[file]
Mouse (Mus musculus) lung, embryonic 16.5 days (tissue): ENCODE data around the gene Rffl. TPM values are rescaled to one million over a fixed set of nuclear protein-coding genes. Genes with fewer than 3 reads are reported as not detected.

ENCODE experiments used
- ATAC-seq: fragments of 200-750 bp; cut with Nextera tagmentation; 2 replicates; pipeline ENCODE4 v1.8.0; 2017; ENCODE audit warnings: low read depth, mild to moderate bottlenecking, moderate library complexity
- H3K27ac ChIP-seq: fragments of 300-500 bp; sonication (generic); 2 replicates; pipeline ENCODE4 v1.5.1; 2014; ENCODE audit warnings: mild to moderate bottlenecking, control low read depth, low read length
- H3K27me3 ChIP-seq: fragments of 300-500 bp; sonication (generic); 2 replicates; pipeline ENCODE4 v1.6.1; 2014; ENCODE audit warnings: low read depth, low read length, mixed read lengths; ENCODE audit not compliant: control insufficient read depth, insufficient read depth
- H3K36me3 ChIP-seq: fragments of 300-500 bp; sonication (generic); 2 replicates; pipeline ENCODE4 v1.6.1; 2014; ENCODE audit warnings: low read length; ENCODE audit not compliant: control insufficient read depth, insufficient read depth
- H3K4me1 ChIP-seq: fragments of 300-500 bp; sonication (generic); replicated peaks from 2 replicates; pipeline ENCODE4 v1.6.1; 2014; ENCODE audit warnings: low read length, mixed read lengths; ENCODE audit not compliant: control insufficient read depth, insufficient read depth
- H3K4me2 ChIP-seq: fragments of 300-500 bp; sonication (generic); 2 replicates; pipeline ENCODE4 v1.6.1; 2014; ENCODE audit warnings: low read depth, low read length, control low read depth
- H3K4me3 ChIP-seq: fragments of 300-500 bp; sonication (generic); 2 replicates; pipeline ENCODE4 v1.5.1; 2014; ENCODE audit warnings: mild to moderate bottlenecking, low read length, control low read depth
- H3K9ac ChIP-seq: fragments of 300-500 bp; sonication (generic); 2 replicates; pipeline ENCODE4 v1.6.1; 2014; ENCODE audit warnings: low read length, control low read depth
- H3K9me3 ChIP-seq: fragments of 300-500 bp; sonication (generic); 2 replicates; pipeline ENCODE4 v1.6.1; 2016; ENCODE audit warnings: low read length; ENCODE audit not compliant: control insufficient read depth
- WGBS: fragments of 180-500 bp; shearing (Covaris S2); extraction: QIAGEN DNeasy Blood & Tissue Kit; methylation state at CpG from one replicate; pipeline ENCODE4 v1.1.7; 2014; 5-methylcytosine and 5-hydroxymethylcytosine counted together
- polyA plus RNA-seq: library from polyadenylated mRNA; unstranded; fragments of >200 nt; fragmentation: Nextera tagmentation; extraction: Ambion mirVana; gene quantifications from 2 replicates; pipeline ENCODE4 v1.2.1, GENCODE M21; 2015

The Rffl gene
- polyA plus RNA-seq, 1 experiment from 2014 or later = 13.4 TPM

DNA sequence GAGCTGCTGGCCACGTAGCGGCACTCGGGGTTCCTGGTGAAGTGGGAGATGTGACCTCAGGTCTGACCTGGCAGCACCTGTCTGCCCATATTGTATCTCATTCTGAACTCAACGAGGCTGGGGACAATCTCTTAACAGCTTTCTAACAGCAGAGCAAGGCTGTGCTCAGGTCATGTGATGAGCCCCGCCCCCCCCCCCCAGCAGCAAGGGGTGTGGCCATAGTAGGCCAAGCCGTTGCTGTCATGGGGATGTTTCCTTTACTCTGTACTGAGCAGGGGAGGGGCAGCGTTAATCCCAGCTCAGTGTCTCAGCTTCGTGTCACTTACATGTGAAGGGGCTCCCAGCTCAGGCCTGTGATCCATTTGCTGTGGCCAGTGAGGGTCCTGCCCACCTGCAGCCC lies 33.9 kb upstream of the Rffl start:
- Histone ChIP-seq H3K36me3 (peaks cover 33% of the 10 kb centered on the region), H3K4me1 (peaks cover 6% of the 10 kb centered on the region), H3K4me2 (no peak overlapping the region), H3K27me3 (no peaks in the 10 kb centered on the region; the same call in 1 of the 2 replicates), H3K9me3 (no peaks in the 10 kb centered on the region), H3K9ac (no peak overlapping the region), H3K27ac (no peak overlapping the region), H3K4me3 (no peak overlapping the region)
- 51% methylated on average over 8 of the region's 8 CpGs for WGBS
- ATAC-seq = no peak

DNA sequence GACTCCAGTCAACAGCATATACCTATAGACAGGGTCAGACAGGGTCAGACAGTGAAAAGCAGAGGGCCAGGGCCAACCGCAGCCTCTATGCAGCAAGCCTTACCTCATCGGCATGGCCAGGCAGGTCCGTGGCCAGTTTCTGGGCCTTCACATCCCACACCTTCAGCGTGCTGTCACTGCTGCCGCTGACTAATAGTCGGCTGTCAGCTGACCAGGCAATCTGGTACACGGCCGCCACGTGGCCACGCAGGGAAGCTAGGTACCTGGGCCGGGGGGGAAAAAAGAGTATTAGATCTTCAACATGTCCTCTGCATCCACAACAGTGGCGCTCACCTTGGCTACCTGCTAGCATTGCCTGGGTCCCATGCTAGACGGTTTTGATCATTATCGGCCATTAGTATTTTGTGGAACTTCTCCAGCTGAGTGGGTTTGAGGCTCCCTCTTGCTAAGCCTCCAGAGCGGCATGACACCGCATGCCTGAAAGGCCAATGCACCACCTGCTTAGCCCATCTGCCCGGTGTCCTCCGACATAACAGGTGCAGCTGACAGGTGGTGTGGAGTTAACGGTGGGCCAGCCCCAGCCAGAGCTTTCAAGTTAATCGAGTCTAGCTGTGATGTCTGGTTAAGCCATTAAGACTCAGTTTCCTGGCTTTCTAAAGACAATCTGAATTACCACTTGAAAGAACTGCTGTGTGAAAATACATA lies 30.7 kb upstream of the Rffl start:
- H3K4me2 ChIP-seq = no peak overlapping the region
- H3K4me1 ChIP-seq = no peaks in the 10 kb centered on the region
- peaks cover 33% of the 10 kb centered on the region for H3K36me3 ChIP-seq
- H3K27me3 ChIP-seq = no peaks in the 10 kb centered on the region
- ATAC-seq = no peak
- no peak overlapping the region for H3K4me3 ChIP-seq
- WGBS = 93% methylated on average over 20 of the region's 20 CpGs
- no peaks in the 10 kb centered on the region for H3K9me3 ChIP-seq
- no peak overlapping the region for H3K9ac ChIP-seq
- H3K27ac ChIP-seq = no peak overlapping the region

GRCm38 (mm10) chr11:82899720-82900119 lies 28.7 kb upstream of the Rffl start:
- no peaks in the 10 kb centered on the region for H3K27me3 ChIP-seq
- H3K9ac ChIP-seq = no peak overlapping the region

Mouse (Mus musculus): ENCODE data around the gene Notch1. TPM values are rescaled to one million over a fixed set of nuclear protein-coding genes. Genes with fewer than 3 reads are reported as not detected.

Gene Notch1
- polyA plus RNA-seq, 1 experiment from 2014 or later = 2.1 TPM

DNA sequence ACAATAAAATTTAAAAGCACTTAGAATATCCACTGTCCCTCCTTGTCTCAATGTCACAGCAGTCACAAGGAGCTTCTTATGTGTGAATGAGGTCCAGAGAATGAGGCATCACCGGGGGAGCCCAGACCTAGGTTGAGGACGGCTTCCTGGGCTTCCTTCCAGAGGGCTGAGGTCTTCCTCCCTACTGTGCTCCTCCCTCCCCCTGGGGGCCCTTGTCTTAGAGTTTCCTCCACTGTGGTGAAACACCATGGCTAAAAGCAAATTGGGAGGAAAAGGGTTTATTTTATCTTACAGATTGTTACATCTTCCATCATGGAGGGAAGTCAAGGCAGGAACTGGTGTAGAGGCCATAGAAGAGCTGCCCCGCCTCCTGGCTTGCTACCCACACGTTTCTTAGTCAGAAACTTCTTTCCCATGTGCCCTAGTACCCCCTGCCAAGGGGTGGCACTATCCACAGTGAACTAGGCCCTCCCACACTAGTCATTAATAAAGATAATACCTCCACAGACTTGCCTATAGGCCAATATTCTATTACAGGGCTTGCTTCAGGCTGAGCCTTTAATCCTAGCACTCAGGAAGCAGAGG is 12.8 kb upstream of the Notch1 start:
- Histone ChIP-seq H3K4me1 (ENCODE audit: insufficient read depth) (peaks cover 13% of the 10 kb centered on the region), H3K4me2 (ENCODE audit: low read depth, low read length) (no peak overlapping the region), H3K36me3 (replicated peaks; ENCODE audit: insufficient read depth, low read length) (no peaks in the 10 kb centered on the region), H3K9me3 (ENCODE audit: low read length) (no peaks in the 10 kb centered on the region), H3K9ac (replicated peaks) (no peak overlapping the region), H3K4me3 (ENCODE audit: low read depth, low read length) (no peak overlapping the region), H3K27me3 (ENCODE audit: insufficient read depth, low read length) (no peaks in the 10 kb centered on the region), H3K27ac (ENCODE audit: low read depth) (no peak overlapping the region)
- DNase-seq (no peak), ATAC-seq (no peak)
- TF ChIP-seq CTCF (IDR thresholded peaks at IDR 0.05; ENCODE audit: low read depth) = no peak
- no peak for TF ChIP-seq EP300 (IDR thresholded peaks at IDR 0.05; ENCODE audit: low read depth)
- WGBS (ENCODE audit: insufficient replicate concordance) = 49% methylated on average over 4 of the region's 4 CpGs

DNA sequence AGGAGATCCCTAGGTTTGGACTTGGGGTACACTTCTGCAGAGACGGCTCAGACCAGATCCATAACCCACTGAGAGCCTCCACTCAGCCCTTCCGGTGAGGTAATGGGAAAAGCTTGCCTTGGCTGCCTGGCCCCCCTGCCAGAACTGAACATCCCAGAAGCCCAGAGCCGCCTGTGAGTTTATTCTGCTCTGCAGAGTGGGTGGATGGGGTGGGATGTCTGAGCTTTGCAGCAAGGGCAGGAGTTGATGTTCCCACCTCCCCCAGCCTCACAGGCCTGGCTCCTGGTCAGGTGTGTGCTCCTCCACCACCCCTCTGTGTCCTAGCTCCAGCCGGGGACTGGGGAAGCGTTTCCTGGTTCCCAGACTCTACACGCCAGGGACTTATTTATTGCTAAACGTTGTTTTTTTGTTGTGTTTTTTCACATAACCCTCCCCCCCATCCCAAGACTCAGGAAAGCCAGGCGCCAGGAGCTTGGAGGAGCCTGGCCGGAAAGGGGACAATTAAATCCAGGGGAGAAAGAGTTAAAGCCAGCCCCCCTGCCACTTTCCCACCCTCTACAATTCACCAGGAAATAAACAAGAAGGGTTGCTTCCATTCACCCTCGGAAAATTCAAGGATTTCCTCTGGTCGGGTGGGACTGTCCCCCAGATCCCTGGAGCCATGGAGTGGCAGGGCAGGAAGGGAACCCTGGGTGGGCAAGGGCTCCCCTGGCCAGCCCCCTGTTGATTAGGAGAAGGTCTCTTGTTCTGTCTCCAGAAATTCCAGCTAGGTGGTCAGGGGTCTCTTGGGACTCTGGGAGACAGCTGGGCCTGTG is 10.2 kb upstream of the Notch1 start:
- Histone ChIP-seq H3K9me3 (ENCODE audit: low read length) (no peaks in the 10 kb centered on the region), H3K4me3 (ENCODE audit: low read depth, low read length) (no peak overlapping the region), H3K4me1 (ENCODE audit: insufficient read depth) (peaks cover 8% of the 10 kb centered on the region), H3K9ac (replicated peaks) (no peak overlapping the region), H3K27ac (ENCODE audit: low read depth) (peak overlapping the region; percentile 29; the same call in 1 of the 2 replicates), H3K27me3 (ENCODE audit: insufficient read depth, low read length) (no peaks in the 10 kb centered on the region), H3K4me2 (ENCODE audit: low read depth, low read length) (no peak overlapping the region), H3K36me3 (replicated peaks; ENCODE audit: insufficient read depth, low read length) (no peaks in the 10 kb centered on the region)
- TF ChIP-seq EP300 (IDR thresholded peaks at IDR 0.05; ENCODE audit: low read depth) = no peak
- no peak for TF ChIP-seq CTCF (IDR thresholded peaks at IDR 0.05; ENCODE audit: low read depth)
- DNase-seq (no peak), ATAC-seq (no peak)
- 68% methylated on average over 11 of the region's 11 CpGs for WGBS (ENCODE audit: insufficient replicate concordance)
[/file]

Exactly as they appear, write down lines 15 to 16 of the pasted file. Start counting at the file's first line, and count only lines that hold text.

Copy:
- polyA plus RNA-seq, 1 experiment from 2014 or later = 13.4 TPM

DNA sequence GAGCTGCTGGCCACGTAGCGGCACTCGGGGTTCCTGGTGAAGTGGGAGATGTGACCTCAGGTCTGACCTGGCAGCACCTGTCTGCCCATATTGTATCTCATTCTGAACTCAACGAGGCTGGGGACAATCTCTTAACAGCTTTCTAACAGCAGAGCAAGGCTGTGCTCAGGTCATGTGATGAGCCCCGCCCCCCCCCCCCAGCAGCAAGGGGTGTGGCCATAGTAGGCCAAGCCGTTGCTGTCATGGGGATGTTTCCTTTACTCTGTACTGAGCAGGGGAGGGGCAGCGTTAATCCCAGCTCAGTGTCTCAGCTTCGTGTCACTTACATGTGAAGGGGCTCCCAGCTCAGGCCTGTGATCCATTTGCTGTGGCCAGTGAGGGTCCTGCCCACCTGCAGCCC lies 33.9 kb upstream of the Rffl start: